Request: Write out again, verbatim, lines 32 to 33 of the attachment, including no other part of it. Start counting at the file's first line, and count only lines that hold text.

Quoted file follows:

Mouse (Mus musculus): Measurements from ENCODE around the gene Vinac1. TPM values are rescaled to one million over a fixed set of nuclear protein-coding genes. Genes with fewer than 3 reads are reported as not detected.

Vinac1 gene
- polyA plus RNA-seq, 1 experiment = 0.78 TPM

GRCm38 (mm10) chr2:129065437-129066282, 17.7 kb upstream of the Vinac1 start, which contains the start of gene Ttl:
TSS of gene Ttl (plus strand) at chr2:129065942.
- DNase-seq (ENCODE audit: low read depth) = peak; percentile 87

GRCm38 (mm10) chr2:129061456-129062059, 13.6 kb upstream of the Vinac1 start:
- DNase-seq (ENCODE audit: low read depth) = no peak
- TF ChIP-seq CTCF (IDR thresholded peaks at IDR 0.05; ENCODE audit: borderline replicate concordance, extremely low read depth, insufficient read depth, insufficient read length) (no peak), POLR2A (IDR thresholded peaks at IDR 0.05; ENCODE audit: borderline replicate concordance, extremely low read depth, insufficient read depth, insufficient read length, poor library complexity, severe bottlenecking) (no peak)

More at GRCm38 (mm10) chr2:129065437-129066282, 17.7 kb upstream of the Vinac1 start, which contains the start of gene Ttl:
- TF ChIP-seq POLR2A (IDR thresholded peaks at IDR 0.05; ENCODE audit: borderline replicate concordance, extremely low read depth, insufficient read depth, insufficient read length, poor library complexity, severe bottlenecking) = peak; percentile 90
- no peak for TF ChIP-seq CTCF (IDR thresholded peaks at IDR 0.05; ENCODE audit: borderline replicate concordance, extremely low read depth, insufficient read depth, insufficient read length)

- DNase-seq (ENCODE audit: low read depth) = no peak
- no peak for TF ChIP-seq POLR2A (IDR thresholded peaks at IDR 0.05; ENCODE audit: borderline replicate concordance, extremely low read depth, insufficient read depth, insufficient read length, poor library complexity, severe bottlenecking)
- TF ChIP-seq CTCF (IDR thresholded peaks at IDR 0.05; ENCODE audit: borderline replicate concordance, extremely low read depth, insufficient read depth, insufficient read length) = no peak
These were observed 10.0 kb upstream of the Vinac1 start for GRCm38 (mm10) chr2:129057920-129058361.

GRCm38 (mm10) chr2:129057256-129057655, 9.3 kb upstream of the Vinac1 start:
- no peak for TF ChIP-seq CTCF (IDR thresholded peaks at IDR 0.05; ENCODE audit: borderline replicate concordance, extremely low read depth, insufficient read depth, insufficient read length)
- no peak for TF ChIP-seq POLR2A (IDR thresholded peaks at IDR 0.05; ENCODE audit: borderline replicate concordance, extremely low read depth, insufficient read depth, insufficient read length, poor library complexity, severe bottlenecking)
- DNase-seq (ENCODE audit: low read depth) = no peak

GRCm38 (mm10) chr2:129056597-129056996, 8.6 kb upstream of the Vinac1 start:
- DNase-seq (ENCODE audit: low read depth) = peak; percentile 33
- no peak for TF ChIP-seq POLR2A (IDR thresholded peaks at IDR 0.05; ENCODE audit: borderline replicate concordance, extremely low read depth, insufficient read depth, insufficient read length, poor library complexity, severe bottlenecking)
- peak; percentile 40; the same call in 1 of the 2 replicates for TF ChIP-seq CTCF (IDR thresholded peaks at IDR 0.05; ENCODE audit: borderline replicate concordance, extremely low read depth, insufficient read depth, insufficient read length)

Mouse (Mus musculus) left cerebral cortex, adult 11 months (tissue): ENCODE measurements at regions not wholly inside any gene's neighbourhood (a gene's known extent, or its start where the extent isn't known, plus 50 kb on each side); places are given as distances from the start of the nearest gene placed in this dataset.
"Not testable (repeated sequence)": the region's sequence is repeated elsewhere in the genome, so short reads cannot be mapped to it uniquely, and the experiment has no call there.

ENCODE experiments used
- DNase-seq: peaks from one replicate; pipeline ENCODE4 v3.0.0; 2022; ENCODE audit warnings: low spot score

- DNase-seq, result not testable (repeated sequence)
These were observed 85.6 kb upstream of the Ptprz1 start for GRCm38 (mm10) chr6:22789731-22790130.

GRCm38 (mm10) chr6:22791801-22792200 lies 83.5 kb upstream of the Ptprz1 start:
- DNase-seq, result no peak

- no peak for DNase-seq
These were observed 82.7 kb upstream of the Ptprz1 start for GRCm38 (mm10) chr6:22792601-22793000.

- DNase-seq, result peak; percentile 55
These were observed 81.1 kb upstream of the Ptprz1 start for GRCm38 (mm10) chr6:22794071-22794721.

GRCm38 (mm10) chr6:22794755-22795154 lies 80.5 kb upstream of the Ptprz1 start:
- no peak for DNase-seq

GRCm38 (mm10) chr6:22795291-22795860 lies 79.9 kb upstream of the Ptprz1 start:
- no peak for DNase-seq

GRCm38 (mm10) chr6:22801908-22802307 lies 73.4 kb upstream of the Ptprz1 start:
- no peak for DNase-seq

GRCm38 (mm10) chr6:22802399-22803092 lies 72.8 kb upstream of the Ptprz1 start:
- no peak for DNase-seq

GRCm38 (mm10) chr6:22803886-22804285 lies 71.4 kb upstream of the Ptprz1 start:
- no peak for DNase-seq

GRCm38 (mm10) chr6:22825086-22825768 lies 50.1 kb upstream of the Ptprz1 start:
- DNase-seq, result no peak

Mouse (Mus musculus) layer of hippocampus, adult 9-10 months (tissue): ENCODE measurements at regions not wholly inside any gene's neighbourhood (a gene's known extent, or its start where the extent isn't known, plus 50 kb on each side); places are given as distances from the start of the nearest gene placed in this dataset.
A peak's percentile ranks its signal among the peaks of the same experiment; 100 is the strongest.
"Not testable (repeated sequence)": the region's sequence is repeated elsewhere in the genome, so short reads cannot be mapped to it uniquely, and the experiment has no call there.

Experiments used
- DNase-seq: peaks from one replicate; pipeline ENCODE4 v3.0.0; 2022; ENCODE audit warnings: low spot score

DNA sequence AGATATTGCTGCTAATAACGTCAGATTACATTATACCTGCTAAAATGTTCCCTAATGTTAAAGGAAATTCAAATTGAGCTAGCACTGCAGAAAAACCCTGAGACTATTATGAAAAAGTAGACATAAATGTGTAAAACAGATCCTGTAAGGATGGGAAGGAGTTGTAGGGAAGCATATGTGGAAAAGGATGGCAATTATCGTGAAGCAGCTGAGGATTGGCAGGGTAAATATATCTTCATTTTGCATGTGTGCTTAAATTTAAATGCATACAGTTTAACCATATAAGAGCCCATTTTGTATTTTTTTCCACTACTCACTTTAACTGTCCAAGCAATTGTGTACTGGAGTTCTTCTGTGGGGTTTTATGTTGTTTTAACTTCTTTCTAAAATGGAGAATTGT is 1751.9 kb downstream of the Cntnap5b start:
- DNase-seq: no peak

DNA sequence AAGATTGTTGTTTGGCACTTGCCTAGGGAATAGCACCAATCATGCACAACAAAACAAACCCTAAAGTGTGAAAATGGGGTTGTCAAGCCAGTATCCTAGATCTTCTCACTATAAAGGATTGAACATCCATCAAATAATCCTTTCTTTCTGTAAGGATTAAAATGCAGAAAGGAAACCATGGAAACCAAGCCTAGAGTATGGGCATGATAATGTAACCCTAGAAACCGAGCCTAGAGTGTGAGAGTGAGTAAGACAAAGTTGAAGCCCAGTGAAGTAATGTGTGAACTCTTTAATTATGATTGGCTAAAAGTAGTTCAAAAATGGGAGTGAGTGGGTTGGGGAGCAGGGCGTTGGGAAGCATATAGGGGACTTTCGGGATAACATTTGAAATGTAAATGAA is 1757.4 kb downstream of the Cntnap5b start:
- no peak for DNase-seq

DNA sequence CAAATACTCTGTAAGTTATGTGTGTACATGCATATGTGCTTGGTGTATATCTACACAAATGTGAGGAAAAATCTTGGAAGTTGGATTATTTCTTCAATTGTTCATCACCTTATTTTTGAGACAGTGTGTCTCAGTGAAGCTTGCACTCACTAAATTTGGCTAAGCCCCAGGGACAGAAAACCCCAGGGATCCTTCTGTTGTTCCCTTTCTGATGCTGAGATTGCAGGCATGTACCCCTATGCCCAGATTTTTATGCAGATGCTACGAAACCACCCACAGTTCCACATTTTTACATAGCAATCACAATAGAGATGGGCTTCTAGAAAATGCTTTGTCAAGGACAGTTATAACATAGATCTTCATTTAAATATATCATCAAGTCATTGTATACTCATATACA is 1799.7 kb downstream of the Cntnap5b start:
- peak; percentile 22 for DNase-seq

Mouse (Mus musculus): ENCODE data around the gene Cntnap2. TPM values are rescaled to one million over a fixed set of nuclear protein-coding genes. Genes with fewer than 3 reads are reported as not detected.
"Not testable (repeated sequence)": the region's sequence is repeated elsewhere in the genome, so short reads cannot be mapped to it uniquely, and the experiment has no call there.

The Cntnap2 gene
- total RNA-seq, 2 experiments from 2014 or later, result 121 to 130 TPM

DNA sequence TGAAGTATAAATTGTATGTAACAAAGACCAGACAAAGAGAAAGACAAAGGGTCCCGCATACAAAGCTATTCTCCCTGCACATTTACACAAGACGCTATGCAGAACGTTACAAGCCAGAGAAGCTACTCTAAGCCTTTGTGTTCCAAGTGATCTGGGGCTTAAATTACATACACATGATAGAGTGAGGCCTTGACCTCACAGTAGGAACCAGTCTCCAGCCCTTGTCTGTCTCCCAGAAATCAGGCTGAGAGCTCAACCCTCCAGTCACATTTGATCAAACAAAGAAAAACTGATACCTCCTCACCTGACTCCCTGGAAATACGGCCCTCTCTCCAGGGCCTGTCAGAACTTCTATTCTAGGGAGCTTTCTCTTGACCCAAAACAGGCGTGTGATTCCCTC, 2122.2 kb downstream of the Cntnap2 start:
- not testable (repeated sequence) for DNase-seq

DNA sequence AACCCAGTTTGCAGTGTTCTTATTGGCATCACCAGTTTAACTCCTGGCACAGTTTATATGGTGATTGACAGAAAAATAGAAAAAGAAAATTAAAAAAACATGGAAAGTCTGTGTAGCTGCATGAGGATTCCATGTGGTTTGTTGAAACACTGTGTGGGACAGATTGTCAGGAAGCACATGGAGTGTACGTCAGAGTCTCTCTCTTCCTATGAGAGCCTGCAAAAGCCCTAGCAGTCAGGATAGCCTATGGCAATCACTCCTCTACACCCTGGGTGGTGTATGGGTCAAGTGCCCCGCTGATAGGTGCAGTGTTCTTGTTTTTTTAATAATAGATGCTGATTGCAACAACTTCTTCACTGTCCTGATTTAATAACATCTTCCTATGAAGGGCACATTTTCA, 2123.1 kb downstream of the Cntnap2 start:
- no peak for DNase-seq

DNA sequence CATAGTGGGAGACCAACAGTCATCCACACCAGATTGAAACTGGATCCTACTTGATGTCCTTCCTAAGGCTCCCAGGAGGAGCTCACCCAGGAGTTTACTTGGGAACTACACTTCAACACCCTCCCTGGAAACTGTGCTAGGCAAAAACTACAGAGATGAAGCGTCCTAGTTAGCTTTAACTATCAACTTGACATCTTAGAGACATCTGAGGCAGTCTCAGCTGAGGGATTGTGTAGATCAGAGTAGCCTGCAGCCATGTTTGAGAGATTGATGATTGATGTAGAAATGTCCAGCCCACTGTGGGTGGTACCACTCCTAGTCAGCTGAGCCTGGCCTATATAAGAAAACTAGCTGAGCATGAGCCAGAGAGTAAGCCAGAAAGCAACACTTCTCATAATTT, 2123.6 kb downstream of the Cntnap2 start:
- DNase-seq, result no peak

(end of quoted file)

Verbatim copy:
- DNase-seq, result no peak

- no peak for DNase-seq